Man killed in Truckee plane crash was headed to Mexico for humanitarian mission
TRUCKEE, Calif. – A Northern California doctor who was preparing for a humanitarian aid trip to Mexico was identified late Thursday as the pilot who died in a single-engine plane crash earlier that day at Truckee Tahoe Airport.
James R. Ungar, 66, of Yreka, Calif., was killed when his Piper Comanche 250 airplane went down shortly after takeoff under “unknown circumstances” and crashed into a hangar at the airport at about 8:15 a.m., said Ian Gregor, a spokesperson for the Federal Aviation Administration.
According to a statement from Adrian Fenderson, a colleague of Ungar’s with Napa Dentist, Ungar was a volunteer pilot for Los Medicos Voladores (the Flying Doctors). He and two others were preparing for a trip to Bahia Tortugas in Baja California, Mexico, where they were to join other volunteers for a weekend medical and dental humanitarian mission.
Minutes prior to the fatal takeoff, Fenderson said, Ungar and his fellow volunteers – Russ Mann, a registered nurse, and Wayne McClelland, an EMT and translator – had attempted and aborted a takeoff over concern for sufficient lift and returned to the airport terminal, where Mann and McClelland de-planed.
“In a selfless action, he then, alone, attempted a second takeoff to verify the flight-worthiness of the aircraft,” Fenderson said.
Ungar’s daughter, Stacey Ungar-Nash, released the following statement to KRNV News 4 in Reno on Thursday.
“The man who died in the plane crash is in indeed my father,” she said. “My family is extremely grateful for the love and support by the community. This is a difficult time for us. It’s a horrible tragedy and a great man was lost.”
What caused the plane to crash into an eastside hangar at the airport is unknown. The FAA and National Transportation Safety Board are investigating the incident, Gregor said, with NTSB taking the lead. Typically, investigations take months before probable causes are determined.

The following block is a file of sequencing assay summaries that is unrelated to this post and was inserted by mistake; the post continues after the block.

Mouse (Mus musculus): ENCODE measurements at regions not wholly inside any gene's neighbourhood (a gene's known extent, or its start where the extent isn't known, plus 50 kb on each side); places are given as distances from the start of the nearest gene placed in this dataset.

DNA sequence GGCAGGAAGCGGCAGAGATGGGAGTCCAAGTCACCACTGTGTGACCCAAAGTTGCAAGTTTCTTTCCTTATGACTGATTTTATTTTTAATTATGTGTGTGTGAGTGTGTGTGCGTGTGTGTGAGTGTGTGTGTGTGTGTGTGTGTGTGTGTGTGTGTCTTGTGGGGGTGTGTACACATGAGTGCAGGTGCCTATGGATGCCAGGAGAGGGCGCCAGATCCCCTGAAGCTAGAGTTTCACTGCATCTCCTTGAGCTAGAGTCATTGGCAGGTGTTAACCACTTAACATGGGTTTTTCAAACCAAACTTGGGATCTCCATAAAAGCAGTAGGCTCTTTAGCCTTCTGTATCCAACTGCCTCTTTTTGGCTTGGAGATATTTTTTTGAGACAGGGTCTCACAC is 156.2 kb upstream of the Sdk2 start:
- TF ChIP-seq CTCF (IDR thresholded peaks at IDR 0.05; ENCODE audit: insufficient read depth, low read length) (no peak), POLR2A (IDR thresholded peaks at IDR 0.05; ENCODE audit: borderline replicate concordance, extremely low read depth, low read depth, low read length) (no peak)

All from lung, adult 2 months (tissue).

Ungar was an accomplished emergency room physician and medical director at the Fairchild Medical Center in Yreka, Fenderson said.
“He was a very experienced pilot flying since his youth,” said Fenderson, who added that Ungar had more than 6,000 hours as a pilot in command.
“Our entire organization shares with family and friends the devastation over this horrible fatal accident,” Fenderson said. “We are at the same time relieved that Dr. Ungar’s two passengers are alive because of his selfless concern for their safely.”
Ungar is survived by his three children: Stacey Ungar-Nash, David Ungar and Jamie Ungar.
The incident marks the fifth death related to a plane crash at the airport in recent memory, according to previous reports.
On June 18, 2010, Raymond Rotge, 66, of Santa Rosa, Calif., and Mack Johnston, 71, of Chewelah, Wash., were killed after crashing a home-built, single-engine Vans RV8 aircraft on approach. On Dec. 28, 2005, Jonathan Martin, 40, and Brett Karpy, 34, both pilots for Washington, Pa.-based Skyward Aviation, died after the corporate Learjet 35A they were flying crashed and exploded while attempting to land.
The incident is also the ninth small-plane crash to occur at or near the airport since September 2008. Thursday’s incident and the June 18, 2010, incident were the only two to involve fatalities.
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